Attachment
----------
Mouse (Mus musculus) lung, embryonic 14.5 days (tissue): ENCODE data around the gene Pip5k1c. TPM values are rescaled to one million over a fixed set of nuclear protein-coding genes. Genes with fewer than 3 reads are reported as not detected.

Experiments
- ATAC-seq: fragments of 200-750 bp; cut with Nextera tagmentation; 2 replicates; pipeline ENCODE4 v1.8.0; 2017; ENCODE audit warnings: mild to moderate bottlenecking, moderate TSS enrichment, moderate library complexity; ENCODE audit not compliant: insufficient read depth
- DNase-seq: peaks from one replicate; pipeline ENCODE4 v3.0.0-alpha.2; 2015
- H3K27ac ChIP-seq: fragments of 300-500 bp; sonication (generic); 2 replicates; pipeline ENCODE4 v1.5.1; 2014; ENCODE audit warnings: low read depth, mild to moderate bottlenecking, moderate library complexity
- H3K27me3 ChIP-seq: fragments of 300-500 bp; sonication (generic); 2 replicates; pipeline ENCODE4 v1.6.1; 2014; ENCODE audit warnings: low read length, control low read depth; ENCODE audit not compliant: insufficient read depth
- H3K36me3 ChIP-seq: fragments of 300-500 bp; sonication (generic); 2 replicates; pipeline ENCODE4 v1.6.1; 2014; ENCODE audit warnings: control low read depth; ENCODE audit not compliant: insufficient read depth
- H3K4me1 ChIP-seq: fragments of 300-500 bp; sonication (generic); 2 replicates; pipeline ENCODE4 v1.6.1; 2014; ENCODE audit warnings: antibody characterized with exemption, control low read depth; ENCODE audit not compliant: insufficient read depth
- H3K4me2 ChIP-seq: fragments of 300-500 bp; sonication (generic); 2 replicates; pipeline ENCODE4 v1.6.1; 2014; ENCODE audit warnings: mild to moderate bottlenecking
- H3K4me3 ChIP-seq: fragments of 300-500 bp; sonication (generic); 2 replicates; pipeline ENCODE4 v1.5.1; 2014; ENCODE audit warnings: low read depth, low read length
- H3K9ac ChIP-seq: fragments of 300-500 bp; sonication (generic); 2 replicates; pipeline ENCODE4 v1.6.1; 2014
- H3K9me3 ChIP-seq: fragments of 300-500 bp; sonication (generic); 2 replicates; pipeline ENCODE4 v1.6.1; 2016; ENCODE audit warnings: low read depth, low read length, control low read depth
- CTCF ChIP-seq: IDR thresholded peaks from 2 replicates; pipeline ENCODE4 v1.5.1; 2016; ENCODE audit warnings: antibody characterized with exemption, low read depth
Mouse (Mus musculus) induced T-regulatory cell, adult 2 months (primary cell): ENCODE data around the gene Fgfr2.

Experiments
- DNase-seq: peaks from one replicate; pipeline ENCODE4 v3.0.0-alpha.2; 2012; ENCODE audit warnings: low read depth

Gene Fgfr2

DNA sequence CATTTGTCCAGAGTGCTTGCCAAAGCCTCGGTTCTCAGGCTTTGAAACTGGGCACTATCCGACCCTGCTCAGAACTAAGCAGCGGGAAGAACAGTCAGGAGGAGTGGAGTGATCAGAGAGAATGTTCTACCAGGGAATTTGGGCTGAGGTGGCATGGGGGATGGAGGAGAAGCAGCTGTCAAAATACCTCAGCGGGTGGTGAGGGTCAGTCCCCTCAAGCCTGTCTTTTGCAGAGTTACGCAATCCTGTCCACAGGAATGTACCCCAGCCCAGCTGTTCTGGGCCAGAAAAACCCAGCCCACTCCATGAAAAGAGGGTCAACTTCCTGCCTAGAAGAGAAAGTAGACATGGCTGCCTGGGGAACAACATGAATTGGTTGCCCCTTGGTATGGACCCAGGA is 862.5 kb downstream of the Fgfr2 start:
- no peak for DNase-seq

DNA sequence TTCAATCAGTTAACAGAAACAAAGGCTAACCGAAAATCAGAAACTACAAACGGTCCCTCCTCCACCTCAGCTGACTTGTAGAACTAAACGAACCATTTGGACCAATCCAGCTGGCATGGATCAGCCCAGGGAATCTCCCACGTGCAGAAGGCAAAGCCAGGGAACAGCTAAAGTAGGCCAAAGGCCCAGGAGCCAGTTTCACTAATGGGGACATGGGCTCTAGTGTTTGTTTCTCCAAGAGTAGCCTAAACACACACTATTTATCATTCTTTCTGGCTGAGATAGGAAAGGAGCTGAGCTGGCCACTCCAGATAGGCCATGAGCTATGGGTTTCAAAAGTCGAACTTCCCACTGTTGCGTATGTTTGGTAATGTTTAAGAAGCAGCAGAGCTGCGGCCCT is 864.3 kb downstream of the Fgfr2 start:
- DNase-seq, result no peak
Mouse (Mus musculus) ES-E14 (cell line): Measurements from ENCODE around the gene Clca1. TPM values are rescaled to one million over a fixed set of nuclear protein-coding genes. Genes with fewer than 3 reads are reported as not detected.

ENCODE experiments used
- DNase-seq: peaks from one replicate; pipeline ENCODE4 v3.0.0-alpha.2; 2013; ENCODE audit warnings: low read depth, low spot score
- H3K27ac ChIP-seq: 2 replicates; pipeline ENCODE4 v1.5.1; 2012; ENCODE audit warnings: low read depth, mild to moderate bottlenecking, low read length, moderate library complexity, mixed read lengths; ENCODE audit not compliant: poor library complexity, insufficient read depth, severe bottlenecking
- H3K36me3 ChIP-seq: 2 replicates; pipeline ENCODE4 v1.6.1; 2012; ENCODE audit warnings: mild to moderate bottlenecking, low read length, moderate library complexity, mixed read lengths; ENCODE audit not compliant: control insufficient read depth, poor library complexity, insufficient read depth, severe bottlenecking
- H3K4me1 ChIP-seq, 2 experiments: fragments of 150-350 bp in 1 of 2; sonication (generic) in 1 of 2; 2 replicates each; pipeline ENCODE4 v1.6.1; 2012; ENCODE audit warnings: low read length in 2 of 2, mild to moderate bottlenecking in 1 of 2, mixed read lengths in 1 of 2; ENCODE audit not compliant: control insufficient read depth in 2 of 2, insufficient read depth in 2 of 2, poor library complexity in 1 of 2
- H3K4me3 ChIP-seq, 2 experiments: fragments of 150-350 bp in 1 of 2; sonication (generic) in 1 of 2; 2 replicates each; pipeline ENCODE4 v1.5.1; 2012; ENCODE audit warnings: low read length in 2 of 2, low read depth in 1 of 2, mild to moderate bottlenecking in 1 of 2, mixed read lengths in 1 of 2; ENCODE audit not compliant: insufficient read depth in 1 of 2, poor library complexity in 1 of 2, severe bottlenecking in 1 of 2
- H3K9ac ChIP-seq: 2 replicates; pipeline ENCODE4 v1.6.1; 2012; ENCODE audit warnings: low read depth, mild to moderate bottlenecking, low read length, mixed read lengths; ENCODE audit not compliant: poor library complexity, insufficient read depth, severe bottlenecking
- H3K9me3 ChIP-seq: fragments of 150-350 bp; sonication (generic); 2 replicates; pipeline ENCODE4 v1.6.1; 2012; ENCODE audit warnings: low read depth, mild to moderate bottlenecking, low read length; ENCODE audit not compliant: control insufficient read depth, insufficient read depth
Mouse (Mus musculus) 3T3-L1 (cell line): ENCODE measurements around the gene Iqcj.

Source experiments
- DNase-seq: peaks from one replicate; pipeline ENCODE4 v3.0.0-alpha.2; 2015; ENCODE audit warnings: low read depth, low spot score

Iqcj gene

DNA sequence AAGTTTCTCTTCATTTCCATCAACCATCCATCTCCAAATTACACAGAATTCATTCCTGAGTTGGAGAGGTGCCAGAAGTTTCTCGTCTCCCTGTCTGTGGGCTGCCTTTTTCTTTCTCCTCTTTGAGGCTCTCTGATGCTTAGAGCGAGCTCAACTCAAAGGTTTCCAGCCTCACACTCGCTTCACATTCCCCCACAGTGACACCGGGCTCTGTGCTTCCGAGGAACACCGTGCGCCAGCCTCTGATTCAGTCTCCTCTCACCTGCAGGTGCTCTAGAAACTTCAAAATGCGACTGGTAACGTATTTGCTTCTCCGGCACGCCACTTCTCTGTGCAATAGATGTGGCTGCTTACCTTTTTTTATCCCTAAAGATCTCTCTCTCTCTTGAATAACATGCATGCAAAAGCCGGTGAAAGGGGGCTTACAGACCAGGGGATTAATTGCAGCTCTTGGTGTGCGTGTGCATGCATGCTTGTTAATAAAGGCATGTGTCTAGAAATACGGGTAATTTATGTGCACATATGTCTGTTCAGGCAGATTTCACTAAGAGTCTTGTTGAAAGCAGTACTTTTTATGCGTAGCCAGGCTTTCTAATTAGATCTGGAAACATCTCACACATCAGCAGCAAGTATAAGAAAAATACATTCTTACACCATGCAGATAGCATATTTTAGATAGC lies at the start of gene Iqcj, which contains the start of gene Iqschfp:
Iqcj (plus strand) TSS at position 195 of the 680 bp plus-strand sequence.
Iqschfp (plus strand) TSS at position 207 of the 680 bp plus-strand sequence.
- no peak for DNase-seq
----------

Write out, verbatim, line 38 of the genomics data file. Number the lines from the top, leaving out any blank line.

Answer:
- no peak for DNase-seq